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One Too Many Documents?

Two business owners had a disagreement as to how one of them was handling the company’s finances. In a meeting to review the transactions, the lawyer for the accused owner gave me a a stack of papers.

As I was looking through the documents, I noticed that there were two copies of the same invoice, so I handed one back to the other lawyer stating: “I am giving you this one back because it is duplicitous.”

“Thank you,” replied the other, “but surely you mean that this document is duplicative.”

“No,” I said, “I think that document is meant to deceive.”

My bad!

This writer has been in more than one meeting in which a lawyer, in speaking about his client, inadvertently used the word “duplicitous” when he meant to say “duplicative”. Oops!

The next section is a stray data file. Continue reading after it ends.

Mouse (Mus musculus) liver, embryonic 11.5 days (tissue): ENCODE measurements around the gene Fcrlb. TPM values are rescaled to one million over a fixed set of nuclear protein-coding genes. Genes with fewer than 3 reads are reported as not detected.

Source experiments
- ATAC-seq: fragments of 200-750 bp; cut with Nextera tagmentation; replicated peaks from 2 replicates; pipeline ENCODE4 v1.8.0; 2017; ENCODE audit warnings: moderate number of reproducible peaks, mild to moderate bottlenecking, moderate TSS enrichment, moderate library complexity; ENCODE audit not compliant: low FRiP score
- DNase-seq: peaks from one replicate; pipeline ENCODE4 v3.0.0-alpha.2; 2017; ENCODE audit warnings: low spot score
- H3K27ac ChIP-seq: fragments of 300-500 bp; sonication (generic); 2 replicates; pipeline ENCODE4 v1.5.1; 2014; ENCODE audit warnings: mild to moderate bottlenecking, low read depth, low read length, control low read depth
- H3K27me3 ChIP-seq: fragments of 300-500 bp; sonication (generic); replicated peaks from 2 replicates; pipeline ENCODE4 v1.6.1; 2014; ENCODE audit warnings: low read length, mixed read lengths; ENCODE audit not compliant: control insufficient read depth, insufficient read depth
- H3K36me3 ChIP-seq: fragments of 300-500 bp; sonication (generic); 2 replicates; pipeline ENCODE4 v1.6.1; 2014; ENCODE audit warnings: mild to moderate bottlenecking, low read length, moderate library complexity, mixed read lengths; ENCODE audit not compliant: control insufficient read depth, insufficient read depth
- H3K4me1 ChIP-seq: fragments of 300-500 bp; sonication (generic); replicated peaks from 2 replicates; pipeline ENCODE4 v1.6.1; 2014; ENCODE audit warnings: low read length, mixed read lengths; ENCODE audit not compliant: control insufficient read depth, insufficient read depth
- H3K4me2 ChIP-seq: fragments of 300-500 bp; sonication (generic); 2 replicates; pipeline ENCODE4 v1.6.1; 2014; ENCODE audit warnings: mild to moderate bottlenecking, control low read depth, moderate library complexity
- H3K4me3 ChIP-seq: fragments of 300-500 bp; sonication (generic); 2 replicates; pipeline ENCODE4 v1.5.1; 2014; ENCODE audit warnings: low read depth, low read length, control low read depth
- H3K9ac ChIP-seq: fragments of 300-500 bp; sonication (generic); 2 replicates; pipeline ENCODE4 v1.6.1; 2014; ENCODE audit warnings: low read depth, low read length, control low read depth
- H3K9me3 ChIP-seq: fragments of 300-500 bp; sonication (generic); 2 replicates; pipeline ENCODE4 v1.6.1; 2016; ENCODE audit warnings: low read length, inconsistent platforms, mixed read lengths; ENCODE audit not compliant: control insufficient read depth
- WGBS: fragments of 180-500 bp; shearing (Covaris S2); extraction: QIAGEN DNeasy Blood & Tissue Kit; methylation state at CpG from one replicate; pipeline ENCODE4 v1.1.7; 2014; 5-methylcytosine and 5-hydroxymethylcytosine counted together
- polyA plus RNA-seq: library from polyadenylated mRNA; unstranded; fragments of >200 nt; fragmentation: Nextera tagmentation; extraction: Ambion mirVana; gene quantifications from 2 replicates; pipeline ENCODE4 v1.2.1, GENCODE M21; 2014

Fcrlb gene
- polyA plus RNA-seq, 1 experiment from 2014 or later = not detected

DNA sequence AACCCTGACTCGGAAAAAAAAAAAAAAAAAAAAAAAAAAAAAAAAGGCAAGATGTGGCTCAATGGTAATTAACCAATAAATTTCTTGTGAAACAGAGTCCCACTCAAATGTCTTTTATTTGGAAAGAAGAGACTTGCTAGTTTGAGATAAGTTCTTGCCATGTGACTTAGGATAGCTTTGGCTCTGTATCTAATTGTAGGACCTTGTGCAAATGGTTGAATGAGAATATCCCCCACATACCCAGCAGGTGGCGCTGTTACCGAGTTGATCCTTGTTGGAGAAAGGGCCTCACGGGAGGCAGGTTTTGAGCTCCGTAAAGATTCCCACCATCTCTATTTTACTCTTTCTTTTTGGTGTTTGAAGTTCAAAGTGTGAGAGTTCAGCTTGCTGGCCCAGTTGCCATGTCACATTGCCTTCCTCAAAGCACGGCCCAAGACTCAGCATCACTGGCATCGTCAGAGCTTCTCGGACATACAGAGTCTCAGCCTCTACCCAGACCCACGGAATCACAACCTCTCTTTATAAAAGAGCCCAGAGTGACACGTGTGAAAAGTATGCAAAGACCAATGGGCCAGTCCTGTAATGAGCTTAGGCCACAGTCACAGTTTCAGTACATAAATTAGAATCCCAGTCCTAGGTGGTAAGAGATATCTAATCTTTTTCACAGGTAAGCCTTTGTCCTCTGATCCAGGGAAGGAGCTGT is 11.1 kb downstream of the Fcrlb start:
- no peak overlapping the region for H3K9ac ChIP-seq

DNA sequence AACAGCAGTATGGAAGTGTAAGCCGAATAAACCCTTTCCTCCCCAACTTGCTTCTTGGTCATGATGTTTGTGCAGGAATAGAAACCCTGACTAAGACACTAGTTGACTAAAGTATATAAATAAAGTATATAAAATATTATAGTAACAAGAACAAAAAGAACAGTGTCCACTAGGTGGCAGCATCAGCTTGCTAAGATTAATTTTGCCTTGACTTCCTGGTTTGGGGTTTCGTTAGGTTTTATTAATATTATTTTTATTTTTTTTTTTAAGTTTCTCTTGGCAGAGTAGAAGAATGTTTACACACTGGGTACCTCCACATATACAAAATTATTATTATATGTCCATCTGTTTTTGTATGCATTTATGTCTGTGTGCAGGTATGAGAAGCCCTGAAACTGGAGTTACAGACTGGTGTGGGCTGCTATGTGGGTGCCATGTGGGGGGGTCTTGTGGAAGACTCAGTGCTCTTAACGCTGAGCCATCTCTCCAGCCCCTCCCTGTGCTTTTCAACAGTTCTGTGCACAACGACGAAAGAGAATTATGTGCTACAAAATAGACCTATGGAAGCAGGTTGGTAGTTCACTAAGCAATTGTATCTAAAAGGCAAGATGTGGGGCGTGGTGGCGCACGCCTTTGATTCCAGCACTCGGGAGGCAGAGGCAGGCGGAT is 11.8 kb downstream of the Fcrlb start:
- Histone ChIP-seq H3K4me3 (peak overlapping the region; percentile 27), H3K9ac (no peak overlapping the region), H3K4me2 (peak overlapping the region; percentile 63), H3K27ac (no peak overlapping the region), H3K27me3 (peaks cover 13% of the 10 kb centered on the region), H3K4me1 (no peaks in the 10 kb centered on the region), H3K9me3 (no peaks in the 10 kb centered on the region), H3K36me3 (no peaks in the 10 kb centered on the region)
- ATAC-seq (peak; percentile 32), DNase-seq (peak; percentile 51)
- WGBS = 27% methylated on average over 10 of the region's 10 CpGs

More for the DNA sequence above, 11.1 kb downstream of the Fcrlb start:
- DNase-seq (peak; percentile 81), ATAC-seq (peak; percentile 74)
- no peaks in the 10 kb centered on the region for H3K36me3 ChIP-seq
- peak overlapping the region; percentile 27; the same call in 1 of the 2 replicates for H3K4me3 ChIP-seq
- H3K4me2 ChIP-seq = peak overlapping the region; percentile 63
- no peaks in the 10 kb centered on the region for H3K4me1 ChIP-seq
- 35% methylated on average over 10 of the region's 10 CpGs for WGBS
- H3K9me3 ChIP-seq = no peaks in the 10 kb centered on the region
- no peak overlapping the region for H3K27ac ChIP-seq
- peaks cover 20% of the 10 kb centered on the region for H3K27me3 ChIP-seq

In a post on the Care2 website, Ann Pietrangelo discusses what she calls McDonalds’ “duplicitous approach to marketing directed to children” by giving away toys based upon popular movie characters.

On June 12, Ryan Alexander wrote on the U.S. News and World Report website that a new legislative proposal to give the President the power to force “Congress [to] reconsider spending requests that the White House considers wasteful or duplicative,” offers up a line-item veto that does not suffer the same problems as the 1996 line item veto law which the Supreme Court deemed unconstitutional.

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